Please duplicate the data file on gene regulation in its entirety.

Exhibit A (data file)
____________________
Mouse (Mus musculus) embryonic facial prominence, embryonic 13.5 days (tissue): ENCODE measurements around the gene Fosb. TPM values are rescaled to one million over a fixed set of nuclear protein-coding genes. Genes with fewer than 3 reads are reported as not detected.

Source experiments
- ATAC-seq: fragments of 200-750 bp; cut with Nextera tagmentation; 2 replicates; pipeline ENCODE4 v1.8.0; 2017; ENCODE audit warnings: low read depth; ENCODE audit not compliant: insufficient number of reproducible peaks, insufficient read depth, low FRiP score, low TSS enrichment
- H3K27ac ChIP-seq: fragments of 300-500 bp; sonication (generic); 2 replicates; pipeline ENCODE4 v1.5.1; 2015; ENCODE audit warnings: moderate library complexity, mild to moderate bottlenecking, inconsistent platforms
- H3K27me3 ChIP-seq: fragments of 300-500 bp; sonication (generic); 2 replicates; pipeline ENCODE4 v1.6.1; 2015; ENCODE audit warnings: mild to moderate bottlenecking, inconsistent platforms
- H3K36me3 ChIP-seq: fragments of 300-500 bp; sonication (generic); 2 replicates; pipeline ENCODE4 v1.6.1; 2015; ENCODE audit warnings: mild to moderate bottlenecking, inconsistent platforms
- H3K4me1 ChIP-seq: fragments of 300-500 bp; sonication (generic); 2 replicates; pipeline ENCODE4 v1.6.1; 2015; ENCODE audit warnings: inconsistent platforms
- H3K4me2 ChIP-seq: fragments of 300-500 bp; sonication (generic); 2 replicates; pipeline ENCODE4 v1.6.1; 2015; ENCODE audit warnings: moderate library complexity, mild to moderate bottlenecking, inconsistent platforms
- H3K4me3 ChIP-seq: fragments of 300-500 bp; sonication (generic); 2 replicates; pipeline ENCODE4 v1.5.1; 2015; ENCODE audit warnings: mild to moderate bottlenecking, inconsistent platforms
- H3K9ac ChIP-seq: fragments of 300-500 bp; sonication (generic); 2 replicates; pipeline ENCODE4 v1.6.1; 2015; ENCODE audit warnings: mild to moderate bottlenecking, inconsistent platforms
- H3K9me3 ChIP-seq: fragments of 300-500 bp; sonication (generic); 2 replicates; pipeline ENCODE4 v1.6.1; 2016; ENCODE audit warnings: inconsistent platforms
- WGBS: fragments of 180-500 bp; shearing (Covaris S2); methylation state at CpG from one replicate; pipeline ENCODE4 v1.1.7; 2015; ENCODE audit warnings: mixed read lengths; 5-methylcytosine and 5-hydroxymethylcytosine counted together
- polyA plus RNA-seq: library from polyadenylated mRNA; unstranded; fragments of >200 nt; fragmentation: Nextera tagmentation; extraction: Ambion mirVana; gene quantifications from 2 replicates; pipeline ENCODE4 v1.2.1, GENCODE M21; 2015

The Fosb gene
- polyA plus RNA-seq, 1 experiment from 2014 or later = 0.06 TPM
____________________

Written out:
Mouse (Mus musculus) embryonic facial prominence, embryonic 13.5 days (tissue): ENCODE measurements around the gene Fosb. TPM values are rescaled to one million over a fixed set of nuclear protein-coding genes. Genes with fewer than 3 reads are reported as not detected.

Source experiments
- ATAC-seq: fragments of 200-750 bp; cut with Nextera tagmentation; 2 replicates; pipeline ENCODE4 v1.8.0; 2017; ENCODE audit warnings: low read depth; ENCODE audit not compliant: insufficient number of reproducible peaks, insufficient read depth, low FRiP score, low TSS enrichment
- H3K27ac ChIP-seq: fragments of 300-500 bp; sonication (generic); 2 replicates; pipeline ENCODE4 v1.5.1; 2015; ENCODE audit warnings: moderate library complexity, mild to moderate bottlenecking, inconsistent platforms
- H3K27me3 ChIP-seq: fragments of 300-500 bp; sonication (generic); 2 replicates; pipeline ENCODE4 v1.6.1; 2015; ENCODE audit warnings: mild to moderate bottlenecking, inconsistent platforms
- H3K36me3 ChIP-seq: fragments of 300-500 bp; sonication (generic); 2 replicates; pipeline ENCODE4 v1.6.1; 2015; ENCODE audit warnings: mild to moderate bottlenecking, inconsistent platforms
- H3K4me1 ChIP-seq: fragments of 300-500 bp; sonication (generic); 2 replicates; pipeline ENCODE4 v1.6.1; 2015; ENCODE audit warnings: inconsistent platforms
- H3K4me2 ChIP-seq: fragments of 300-500 bp; sonication (generic); 2 replicates; pipeline ENCODE4 v1.6.1; 2015; ENCODE audit warnings: moderate library complexity, mild to moderate bottlenecking, inconsistent platforms
- H3K4me3 ChIP-seq: fragments of 300-500 bp; sonication (generic); 2 replicates; pipeline ENCODE4 v1.5.1; 2015; ENCODE audit warnings: mild to moderate bottlenecking, inconsistent platforms
- H3K9ac ChIP-seq: fragments of 300-500 bp; sonication (generic); 2 replicates; pipeline ENCODE4 v1.6.1; 2015; ENCODE audit warnings: mild to moderate bottlenecking, inconsistent platforms
- H3K9me3 ChIP-seq: fragments of 300-500 bp; sonication (generic); 2 replicates; pipeline ENCODE4 v1.6.1; 2016; ENCODE audit warnings: inconsistent platforms
- WGBS: fragments of 180-500 bp; shearing (Covaris S2); methylation state at CpG from one replicate; pipeline ENCODE4 v1.1.7; 2015; ENCODE audit warnings: mixed read lengths; 5-methylcytosine and 5-hydroxymethylcytosine counted together
- polyA plus RNA-seq: library from polyadenylated mRNA; unstranded; fragments of >200 nt; fragmentation: Nextera tagmentation; extraction: Ambion mirVana; gene quantifications from 2 replicates; pipeline ENCODE4 v1.2.1, GENCODE M21; 2015

The Fosb gene
- polyA plus RNA-seq, 1 experiment from 2014 or later = 0.06 TPM